Housing Policy Matters: A Global Analysis

By Shlomo Angel | Go to book overview

9
Housing Subsidies

For many of the key actors in the housing sector, the issue of housing subsidies -- and by extension of housing-related taxes 1 -- is considered the central issue of housing policy. It has been unfortunate that discussions of subsidies have dominated so many housing policy debates, with the result that the effects of other aspects of the policy environment -- from property rights to the regulatory regime -- on the performance of the housing sector as a whole, and especially on housing the poor, have been neglected. This is not to suggest, however, that housing subsidies and taxes are not essential parts of housing policy. They are essential and they should continue to be, in the face of the present onslaught on most housing subsidies as fiscally irresponsible, risky, distorting, regressive, humiliating, or failing to achieve their designated goals. In our definition of enabling housing policies -- that is, setting boundaries and providing support, while relinquishing control -- subsidies are, in essence, one of the fundamental supports needed to make the housing sector work efficiently and equitably and to overcome market and policy failures.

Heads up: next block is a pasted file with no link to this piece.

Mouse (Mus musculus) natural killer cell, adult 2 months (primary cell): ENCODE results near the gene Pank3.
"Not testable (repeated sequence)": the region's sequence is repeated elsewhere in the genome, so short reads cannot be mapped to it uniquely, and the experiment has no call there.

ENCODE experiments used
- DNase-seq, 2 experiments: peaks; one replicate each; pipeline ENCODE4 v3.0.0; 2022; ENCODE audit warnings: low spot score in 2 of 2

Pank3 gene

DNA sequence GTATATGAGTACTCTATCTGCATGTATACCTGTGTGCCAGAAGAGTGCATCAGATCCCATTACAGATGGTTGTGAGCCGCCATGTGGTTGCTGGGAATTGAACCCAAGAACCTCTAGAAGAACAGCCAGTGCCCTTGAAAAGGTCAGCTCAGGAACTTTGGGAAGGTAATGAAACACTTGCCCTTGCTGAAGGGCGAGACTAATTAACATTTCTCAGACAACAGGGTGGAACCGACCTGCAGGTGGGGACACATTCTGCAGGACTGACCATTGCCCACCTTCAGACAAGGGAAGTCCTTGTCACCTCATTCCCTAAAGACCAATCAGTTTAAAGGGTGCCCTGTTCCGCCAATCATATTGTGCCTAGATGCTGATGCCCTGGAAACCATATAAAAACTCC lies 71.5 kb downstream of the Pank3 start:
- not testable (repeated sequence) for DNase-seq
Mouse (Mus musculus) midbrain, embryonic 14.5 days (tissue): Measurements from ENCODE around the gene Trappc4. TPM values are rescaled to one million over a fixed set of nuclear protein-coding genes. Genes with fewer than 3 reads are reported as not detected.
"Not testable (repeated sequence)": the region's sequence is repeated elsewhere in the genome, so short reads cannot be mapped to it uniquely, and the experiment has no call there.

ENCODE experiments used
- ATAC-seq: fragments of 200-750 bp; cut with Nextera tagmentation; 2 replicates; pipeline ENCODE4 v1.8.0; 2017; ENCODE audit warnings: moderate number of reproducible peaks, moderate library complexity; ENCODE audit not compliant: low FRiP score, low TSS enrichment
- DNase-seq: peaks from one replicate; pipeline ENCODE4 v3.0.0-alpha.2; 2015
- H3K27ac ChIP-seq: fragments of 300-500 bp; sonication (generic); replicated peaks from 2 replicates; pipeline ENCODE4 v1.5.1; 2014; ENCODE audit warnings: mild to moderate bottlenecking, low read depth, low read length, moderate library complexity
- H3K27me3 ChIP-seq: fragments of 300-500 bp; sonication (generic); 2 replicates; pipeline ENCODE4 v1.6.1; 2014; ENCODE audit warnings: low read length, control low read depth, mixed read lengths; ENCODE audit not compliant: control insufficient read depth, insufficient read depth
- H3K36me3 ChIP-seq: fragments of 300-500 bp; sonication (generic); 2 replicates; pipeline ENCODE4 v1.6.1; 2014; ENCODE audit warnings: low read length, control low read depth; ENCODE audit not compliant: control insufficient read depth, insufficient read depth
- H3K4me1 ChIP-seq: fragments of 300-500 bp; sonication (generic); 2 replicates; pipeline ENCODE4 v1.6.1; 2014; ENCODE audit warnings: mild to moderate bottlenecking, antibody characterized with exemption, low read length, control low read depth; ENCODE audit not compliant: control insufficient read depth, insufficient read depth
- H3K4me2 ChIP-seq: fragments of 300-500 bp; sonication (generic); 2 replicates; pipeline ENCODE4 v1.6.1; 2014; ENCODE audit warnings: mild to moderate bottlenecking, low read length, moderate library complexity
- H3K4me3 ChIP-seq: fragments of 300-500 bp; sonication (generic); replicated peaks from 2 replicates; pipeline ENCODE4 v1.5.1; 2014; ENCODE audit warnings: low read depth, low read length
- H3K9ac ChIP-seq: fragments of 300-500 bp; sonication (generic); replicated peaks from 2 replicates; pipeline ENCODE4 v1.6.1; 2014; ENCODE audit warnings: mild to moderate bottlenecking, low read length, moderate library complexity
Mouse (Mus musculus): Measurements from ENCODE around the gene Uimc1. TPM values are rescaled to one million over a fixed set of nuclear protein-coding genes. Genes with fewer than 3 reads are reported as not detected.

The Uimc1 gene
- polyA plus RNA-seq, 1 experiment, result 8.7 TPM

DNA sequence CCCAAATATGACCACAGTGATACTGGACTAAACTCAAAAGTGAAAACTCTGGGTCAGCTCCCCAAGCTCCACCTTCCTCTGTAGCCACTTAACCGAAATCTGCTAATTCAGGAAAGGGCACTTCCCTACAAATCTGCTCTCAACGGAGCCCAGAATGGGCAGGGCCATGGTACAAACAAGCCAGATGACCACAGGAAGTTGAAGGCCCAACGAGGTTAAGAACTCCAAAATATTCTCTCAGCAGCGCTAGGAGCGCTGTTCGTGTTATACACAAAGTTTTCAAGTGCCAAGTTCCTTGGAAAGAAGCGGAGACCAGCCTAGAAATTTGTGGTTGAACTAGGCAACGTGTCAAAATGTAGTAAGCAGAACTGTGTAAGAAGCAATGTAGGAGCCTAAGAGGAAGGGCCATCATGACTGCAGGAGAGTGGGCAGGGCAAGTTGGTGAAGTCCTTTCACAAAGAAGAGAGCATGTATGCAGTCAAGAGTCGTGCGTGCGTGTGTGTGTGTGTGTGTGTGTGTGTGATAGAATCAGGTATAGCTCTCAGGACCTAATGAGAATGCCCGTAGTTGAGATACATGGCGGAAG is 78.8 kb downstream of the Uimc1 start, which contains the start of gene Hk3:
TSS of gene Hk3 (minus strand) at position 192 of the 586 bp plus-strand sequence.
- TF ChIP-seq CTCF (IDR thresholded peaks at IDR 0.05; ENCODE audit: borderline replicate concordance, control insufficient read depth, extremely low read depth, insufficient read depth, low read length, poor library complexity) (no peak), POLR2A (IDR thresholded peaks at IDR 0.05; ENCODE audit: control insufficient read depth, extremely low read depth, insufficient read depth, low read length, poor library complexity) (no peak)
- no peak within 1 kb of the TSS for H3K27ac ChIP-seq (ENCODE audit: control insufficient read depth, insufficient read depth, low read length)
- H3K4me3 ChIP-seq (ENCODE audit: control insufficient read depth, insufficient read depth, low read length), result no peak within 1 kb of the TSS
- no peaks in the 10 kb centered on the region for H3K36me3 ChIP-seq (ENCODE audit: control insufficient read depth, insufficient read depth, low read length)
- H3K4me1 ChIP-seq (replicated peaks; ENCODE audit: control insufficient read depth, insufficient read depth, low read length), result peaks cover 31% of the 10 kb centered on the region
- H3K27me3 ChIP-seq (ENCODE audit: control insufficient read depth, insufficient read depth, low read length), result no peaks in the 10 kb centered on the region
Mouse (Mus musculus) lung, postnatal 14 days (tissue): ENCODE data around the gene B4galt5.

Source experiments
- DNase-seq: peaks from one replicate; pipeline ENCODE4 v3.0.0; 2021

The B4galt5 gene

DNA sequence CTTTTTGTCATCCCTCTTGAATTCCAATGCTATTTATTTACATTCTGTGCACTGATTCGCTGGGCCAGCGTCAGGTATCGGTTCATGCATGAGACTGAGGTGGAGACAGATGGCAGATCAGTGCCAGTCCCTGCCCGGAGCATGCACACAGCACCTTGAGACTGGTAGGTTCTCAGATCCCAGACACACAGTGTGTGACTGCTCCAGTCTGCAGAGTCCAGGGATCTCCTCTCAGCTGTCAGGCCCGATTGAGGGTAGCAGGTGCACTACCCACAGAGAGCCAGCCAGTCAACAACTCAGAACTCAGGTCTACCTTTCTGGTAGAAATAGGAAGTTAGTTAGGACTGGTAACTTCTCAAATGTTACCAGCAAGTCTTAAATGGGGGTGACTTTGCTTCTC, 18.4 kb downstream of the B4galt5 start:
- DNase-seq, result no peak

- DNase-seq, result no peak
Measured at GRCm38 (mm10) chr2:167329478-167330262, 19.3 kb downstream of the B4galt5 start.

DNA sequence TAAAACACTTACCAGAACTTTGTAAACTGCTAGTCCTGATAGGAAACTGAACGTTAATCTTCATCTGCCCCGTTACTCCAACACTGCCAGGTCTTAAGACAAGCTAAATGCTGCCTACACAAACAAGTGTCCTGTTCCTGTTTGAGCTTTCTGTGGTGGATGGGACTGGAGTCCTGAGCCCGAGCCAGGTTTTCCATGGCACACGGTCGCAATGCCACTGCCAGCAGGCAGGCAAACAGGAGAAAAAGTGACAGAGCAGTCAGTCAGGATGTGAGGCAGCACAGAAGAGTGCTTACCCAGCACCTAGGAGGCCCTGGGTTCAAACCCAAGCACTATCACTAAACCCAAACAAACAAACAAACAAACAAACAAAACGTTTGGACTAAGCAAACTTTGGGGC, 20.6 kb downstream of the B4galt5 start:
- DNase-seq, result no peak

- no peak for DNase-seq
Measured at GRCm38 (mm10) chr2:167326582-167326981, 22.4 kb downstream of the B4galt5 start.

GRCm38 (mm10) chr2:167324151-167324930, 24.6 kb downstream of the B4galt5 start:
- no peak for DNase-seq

All housing subsidies are inherently political. They come into being when broad political coalitions press for them, and they are kept alive when new coalitions can sustain them. When support is no longer forthcoming, they are sometimes withdrawn, rarely without a struggle, and sometimes they are kept on the books with a force of inertia that is impossible to resist. The quintessential example is rent control. Introduced (among many long-abandoned price controls) in the war economies of World War I, it is still with us nearly a century later.

The presence or absence of housing subsidies cannot be understood outside the broader framework of overall fiscal policy. These subsidies are just a part of a wide range of subsidies and taxes that together form the budgets of federal, regional, and municipal governments. Earlier in the twentieth century they were often driven by utopian dreams of planned societies; by the need to rebuild cities ravaged by war; by the surpluses generated by continuous economic prosperity; by government spending to reverse economic decline; or by the conviction that the allocation of resources by government is inherently more desirable than

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